The last two years have brought a new focus on supply chains and the potential for disruption for companies unable to maintain resilient, robust and agile practices around procurement. The ability of the enterprise to execute on strategic goals is dependent on employees having everything they need to perform. It requires true visibility into spending processes and modern tools to create efficiency and minimize disruption. Not surprisingly, in Deloitte’s 2021 Global Chief Procurement Officer Survey, while cost savings was still a significant priority, respondents identified operational efficiency (78%), digital transformation (76%) and innovation (73%) as key forward-looking strategic goals.
For procurement professionals in industries from energy to retail, the imperative is clear: The old ways of doing business are no longer an option; future disruptions and a rapidly changing competitive environment require rethinking purchasing practices and the tools that power them. “Digital transformation is at the top of the priority list, and organizations are seeking out best practices and key technology partners to help bolster their supply chain strategy,” says Chris Costello, executive vice president, worldwide strategic sales at Amazon Business. “Our customers are bringing it all together to achieve spend visibility across every facet of their business.”
1. Digital Optimization
Digitizing procurement operations has allowed many organizations to meet sourcing demands, boost productivity and optimize costs. Honeywell gained superior spend visibility by integrating and automating its purchasing process with digital solutions from Amazon Business. The benefits to employees are clear, says David Canales, Honeywell’s digital procurement manager.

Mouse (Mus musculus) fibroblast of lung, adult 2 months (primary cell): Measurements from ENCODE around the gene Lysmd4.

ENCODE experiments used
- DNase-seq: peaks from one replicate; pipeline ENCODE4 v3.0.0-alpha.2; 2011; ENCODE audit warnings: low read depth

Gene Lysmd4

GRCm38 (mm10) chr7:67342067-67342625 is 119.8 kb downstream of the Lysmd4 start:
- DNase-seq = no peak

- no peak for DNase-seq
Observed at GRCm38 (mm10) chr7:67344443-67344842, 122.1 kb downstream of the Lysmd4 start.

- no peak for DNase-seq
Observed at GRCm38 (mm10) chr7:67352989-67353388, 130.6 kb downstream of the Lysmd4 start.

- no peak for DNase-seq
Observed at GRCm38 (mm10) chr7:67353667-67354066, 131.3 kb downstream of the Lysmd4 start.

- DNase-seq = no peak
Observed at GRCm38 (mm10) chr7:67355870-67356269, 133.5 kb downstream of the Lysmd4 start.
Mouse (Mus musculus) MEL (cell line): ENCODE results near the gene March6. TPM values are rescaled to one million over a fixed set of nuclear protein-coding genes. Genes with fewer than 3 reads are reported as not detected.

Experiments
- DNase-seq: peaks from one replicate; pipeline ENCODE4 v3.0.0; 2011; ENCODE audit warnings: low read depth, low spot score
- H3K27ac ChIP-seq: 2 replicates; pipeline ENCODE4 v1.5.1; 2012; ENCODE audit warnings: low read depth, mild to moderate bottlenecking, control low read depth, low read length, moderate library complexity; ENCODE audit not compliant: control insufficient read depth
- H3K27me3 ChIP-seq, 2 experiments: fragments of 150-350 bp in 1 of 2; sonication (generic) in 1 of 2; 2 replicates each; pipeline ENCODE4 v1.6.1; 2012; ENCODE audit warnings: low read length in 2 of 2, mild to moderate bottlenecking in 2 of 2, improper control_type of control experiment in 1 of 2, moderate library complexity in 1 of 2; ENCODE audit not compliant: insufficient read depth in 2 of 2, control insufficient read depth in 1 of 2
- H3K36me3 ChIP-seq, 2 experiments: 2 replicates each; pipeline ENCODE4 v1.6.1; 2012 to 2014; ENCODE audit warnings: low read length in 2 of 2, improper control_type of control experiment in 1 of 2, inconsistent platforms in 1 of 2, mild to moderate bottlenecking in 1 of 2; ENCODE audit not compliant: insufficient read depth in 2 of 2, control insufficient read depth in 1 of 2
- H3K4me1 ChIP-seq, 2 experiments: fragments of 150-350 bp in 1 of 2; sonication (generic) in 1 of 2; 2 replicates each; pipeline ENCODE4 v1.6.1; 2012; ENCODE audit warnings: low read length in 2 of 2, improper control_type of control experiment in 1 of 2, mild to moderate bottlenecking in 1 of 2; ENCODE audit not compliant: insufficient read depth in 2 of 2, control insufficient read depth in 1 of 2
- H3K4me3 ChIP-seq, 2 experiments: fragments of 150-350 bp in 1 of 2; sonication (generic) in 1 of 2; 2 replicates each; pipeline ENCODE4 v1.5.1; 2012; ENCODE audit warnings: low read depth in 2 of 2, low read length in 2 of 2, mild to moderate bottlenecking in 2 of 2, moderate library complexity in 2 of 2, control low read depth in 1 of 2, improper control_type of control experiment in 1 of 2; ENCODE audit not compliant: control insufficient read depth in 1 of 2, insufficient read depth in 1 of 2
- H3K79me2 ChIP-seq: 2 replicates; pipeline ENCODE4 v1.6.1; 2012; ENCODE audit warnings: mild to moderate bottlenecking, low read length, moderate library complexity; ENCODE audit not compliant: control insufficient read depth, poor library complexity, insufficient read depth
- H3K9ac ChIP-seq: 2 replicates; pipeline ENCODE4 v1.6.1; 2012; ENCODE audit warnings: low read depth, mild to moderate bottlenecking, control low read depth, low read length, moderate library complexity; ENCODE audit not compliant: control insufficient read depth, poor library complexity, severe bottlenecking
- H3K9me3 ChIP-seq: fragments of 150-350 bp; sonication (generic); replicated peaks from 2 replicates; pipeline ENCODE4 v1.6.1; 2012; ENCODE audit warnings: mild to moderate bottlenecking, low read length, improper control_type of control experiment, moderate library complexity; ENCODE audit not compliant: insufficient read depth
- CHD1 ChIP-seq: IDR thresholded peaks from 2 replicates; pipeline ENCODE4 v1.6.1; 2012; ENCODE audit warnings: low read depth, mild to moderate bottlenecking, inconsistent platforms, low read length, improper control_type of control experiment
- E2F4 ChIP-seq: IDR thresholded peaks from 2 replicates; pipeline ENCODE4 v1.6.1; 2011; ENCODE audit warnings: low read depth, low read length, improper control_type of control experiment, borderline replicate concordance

“Our employees are empowered to make purchasing decisions, because while procurement is still part of the process, we’re not part of every transaction,” he says. “We’ve been able to find repetitive items with very good prices, excellent delivery options and a great buying experience as well.”
The ability to integrate existing digital procurement solutions is also critical to instituting transformation in purchasing without excess disruption, says Don Cloonan, global manager of sourcing at New Balance. “We have Amazon Business integrated through Ariba as a punch-out. That makes the process pretty seamless, and it’s the end users that really get the advantage,” he says. “We have more visibility into what people are buying, it’s more controlled and everything is automatically audited into Amazon Business.”
2. Purchasing Agility
Like many large enterprises, energy giant Chevron must design procurement strategies to keep different business units operating smoothly in often radically different environments. “Chevron operates in many remote locations like the Permian Basin in the southwestern United States, where our holdings total approximately 2.2 million net acres,” says Natalia Vornic, global category manager, MRO procurement optimization at Chevron.